(And I can probably never run for office now, as the scandal – Russia, Russia, Russia! – would simply be too great.)

        1. I miss Russian classic rock mp3 sites. Obviously one did not use a normal credit card for said sites…. They also sold Russian-made audio books in English, for comprehension practice.

          Unfortunately, Russian audio books in Russian are way too fast for comprehension practice for most of us, even if you have the book right there. My library has some, and Audible has some; and I swear they are faster than the Spanish language ones. Sigh.

          1. Anyway, it was hilarious to hear bemused English-speaking expatriates who were clearly not actors, gamely reading classic books, and doing a good job. Value for money! Librivox came along a few years later and was free, but I miss those guys.

      2. One of my student’s smart-watch malfunctioned this afternoon, and the others at the table chorused, “Russian ‘bot!”

    1. But I’m told they had to have something really, really bad on him to do this.

      I mean like stealing the Presidency from Hillary bad.

      1. a) I’ve long heard that when dealing with Federal Law Enforcement, one needs to lawyer up in order to avoid even accidentally lying. I’ve never felt that Trump was making an effort to manage this risk, and was competent to do so. I can suspect or be convinced that it is his own fault here, and at the same time:
        b) I’ve re evaluated the risks of political activity. On the one hand, political prominence should not provide immunity, the way it seems to have done for the Clintons. On the other hand, /now/ I’d have to be pretty stupid to get in very deep myself. On the gripping hand, when politics is to risky for everyone but the stupid and the confidently criminal, guess what you will get a lot of.
        c) Trump’s worst enemies are his best friends.
        d) Perhaps Trump’s friends are also his enemies?

        1. I highly recommend this book. It’s short, and an easy read. Free, if you have KU, and some libraries have it.

          I gave hard copies of it to family members this Christmas (and we did a CSI Dewberry Woods on it.) It could save your freedom, since we no longer have an effective 5th Ammendment defense.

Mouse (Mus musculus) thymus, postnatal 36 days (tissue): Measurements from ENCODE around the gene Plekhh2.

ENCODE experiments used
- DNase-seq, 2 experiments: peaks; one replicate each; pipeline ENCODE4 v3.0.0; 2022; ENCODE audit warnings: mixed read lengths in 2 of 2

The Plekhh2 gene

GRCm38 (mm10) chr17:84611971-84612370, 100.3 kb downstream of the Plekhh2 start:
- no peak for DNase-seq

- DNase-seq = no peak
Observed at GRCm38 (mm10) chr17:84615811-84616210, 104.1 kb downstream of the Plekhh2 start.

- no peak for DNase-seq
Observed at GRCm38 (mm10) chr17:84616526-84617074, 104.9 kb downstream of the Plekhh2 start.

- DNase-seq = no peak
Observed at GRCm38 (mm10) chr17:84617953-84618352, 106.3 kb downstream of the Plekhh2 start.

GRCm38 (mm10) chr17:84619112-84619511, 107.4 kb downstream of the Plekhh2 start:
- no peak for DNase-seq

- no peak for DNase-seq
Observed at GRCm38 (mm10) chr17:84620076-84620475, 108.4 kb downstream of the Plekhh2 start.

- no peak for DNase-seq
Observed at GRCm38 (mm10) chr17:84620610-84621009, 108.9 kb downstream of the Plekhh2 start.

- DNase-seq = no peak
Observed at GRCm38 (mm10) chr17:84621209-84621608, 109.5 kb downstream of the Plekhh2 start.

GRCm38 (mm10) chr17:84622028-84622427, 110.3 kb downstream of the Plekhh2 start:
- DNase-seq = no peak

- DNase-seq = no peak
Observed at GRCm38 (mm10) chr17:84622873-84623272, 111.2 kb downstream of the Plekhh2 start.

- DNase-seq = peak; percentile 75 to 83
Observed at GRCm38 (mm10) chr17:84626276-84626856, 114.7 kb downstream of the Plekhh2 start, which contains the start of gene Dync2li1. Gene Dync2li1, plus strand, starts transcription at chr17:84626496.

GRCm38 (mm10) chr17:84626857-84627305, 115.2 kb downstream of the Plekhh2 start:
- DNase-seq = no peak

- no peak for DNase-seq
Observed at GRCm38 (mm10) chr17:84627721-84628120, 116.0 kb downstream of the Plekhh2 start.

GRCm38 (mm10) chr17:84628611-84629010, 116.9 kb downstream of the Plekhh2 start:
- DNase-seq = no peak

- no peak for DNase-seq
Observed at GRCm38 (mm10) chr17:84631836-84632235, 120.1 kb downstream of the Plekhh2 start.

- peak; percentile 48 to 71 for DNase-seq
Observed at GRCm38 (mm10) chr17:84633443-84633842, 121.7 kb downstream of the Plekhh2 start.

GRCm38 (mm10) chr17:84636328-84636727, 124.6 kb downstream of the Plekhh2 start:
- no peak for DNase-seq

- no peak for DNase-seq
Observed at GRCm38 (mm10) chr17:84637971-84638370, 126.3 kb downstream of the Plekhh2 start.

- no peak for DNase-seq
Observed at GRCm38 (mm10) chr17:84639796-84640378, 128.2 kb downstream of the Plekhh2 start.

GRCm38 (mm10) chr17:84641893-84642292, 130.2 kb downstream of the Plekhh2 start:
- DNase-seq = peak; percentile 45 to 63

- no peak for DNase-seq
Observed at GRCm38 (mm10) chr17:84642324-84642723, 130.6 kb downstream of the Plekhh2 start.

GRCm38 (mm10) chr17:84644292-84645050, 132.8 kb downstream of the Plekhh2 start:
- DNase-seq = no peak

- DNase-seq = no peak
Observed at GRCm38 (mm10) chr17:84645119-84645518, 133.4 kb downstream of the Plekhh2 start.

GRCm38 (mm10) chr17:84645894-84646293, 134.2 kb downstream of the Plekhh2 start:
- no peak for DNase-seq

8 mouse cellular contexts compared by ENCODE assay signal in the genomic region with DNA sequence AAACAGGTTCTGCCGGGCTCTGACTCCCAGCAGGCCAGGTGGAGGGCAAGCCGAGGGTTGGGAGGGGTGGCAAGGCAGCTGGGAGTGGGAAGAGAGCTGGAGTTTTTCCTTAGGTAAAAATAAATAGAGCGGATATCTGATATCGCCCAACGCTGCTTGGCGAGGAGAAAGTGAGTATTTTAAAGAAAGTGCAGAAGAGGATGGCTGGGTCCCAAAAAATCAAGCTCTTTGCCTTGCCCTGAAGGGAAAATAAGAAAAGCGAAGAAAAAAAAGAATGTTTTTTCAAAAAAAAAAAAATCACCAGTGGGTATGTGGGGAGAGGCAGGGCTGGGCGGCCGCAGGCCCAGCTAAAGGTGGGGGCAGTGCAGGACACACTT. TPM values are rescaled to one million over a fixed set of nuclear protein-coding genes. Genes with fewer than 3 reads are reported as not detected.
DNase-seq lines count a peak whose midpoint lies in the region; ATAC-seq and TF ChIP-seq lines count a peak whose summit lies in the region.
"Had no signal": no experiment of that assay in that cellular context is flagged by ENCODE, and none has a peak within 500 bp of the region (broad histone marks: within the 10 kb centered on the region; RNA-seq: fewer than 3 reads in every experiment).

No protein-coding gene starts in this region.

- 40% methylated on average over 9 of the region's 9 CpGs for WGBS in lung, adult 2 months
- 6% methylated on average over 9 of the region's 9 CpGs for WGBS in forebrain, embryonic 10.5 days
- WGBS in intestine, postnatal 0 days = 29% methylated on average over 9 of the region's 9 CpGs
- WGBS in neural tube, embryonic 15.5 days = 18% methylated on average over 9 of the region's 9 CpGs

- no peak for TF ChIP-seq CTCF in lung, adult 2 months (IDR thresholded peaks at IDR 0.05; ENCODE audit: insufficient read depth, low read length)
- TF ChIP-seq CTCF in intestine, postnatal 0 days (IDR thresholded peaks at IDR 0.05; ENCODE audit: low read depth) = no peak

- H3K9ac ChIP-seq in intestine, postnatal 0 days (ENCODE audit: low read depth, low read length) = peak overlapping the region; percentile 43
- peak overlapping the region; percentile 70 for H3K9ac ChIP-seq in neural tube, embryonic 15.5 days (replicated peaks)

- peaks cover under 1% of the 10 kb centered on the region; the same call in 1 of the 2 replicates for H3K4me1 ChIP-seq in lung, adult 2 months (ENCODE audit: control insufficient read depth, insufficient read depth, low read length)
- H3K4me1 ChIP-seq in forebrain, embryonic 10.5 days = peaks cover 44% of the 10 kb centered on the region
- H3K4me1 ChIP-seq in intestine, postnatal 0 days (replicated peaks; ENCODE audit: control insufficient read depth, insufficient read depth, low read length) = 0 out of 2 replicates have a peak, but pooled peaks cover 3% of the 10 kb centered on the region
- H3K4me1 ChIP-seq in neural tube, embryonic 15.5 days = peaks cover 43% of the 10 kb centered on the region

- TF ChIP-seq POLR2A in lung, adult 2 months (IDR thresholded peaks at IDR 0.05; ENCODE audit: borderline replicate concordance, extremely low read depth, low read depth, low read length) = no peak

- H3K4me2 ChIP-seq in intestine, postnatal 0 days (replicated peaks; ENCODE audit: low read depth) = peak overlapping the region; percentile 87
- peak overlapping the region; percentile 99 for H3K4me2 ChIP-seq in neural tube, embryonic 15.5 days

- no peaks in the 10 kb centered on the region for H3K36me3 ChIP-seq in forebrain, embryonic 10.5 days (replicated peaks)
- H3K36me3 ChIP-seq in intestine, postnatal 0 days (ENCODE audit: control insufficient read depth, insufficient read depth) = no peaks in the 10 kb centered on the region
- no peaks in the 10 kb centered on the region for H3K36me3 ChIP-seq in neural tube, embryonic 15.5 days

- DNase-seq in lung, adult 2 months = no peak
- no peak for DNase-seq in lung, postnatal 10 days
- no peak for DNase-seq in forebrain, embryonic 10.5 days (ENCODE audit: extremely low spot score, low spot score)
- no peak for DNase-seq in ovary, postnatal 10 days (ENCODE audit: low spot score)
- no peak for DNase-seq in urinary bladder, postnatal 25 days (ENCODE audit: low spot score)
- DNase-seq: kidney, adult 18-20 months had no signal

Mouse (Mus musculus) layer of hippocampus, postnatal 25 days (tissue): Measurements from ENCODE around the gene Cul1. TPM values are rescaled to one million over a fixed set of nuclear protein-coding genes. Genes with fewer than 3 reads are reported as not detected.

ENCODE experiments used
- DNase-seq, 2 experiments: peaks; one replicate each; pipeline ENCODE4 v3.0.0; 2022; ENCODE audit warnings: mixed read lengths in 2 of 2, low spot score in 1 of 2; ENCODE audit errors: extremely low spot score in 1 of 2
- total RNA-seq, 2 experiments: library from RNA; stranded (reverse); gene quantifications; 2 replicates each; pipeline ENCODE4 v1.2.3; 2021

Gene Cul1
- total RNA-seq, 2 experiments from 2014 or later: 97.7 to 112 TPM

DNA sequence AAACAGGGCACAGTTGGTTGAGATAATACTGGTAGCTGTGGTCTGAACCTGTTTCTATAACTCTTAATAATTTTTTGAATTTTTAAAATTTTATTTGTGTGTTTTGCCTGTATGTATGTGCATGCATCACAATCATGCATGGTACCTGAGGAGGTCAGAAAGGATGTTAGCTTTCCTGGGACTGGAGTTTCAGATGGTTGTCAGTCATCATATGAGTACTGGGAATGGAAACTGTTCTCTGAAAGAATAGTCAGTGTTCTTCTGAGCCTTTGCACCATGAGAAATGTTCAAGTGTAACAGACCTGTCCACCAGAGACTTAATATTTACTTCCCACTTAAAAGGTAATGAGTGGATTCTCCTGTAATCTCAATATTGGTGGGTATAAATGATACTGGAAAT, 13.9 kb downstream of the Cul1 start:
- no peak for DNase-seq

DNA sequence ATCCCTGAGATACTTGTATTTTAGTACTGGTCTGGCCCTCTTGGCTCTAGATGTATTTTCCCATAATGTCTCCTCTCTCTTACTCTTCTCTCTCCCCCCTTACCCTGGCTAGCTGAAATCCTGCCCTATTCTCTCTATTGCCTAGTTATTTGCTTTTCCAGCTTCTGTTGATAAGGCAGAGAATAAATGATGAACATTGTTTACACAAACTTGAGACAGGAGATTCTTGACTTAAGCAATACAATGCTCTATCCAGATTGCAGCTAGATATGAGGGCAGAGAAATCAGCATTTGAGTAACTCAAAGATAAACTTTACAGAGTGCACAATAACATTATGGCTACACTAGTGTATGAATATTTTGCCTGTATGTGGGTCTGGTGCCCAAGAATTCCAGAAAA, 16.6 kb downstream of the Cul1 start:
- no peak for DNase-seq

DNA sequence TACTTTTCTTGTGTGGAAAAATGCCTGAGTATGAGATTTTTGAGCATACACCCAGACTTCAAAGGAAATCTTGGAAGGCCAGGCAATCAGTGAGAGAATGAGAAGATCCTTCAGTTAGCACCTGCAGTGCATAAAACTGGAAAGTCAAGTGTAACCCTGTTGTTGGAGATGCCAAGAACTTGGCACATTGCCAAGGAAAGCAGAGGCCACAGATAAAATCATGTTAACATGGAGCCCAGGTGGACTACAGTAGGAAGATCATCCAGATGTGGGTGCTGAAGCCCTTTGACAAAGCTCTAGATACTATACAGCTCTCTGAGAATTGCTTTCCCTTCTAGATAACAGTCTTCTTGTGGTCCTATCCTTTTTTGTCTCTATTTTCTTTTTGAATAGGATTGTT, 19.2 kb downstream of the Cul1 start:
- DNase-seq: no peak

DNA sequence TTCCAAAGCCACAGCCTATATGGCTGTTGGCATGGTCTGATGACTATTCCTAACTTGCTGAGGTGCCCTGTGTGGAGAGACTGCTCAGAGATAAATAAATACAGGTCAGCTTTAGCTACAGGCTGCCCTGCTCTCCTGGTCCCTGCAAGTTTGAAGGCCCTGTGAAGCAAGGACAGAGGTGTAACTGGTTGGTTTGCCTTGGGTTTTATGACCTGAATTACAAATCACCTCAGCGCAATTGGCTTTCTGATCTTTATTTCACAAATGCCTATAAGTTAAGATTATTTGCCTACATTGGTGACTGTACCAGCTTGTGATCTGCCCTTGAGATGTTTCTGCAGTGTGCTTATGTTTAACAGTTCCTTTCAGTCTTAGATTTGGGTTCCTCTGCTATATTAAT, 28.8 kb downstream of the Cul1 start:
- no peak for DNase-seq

2. IANAL. I’ve a notion that if I were admitted to the New York bar and able to get onto Fox, I might be able to convince Mr. Trump that his best strategy is to file a pro se lawsuit against the FBI under RICO.

      My more sober judgement is informing me that if I knew anything about the practice of law, I would not be so stupid. I’m not sure of that, I can be pretty stupid.

    3. I would like to point out that Creative Commons is not “law” in the sense that it was passed by Congress and sits in the statute books. It is a private non-profit organization that was created to get around the ridiculous extension of copyright durations lobbied by Disney and others to keep their respective cash cows going (almost) forever, but also locks up and prevents our common cultural heritage from being spread if a publisher decides to deep-six a particular work. Under current copyright law they still can, but if the work has a Creative Commons License, they cannot prevent it being given away and serving as a cultural influence. That is why you often see CC licenses in works from those who are in the cultural influence business, like the Mises Institute.

  2. Thanks for a little bit of clarification. I think most people just see the CC and go nuts without digging into what they are allowed to do.

  3. Interesting. I’m curious about how derivation clauses affect parody’s of the original work.